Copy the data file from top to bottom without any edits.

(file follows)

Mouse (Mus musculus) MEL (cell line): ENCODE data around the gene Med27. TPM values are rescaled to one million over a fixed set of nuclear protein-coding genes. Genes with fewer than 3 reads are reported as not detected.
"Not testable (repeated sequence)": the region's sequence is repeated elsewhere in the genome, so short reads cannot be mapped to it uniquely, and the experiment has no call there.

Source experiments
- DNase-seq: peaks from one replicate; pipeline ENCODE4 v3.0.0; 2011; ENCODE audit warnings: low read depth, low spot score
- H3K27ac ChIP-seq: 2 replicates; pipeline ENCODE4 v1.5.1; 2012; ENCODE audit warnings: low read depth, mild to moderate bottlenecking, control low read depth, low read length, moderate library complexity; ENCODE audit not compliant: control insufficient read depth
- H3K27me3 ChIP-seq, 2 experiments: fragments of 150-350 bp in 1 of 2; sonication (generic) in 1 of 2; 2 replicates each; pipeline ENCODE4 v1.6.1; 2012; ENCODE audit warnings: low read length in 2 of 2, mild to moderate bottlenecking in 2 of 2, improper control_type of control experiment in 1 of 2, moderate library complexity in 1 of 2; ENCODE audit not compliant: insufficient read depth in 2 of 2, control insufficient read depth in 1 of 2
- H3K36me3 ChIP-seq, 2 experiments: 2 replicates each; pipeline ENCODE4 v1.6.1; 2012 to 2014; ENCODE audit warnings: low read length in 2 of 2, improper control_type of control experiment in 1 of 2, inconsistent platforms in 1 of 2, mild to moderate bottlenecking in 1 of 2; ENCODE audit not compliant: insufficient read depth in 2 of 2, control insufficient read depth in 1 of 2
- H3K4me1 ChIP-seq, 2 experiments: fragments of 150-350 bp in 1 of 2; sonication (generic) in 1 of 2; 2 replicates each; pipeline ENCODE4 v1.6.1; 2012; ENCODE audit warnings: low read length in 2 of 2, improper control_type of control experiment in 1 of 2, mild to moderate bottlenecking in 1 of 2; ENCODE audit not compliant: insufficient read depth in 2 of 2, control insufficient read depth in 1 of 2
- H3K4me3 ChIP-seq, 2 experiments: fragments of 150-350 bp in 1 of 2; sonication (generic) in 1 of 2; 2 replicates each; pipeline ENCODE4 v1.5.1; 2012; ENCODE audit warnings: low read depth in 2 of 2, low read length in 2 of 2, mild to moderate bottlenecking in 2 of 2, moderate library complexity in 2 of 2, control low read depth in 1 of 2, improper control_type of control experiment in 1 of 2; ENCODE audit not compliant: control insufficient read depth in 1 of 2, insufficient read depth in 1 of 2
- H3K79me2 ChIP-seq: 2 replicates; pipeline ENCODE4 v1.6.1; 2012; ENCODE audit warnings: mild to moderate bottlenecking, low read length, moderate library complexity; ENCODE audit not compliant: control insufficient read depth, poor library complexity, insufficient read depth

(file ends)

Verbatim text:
Mouse (Mus musculus) MEL (cell line): ENCODE data around the gene Med27. TPM values are rescaled to one million over a fixed set of nuclear protein-coding genes. Genes with fewer than 3 reads are reported as not detected.
"Not testable (repeated sequence)": the region's sequence is repeated elsewhere in the genome, so short reads cannot be mapped to it uniquely, and the experiment has no call there.

Source experiments
- DNase-seq: peaks from one replicate; pipeline ENCODE4 v3.0.0; 2011; ENCODE audit warnings: low read depth, low spot score
- H3K27ac ChIP-seq: 2 replicates; pipeline ENCODE4 v1.5.1; 2012; ENCODE audit warnings: low read depth, mild to moderate bottlenecking, control low read depth, low read length, moderate library complexity; ENCODE audit not compliant: control insufficient read depth
- H3K27me3 ChIP-seq, 2 experiments: fragments of 150-350 bp in 1 of 2; sonication (generic) in 1 of 2; 2 replicates each; pipeline ENCODE4 v1.6.1; 2012; ENCODE audit warnings: low read length in 2 of 2, mild to moderate bottlenecking in 2 of 2, improper control_type of control experiment in 1 of 2, moderate library complexity in 1 of 2; ENCODE audit not compliant: insufficient read depth in 2 of 2, control insufficient read depth in 1 of 2
- H3K36me3 ChIP-seq, 2 experiments: 2 replicates each; pipeline ENCODE4 v1.6.1; 2012 to 2014; ENCODE audit warnings: low read length in 2 of 2, improper control_type of control experiment in 1 of 2, inconsistent platforms in 1 of 2, mild to moderate bottlenecking in 1 of 2; ENCODE audit not compliant: insufficient read depth in 2 of 2, control insufficient read depth in 1 of 2
- H3K4me1 ChIP-seq, 2 experiments: fragments of 150-350 bp in 1 of 2; sonication (generic) in 1 of 2; 2 replicates each; pipeline ENCODE4 v1.6.1; 2012; ENCODE audit warnings: low read length in 2 of 2, improper control_type of control experiment in 1 of 2, mild to moderate bottlenecking in 1 of 2; ENCODE audit not compliant: insufficient read depth in 2 of 2, control insufficient read depth in 1 of 2
- H3K4me3 ChIP-seq, 2 experiments: fragments of 150-350 bp in 1 of 2; sonication (generic) in 1 of 2; 2 replicates each; pipeline ENCODE4 v1.5.1; 2012; ENCODE audit warnings: low read depth in 2 of 2, low read length in 2 of 2, mild to moderate bottlenecking in 2 of 2, moderate library complexity in 2 of 2, control low read depth in 1 of 2, improper control_type of control experiment in 1 of 2; ENCODE audit not compliant: control insufficient read depth in 1 of 2, insufficient read depth in 1 of 2
- H3K79me2 ChIP-seq: 2 replicates; pipeline ENCODE4 v1.6.1; 2012; ENCODE audit warnings: mild to moderate bottlenecking, low read length, moderate library complexity; ENCODE audit not compliant: control insufficient read depth, poor library complexity, insufficient read depth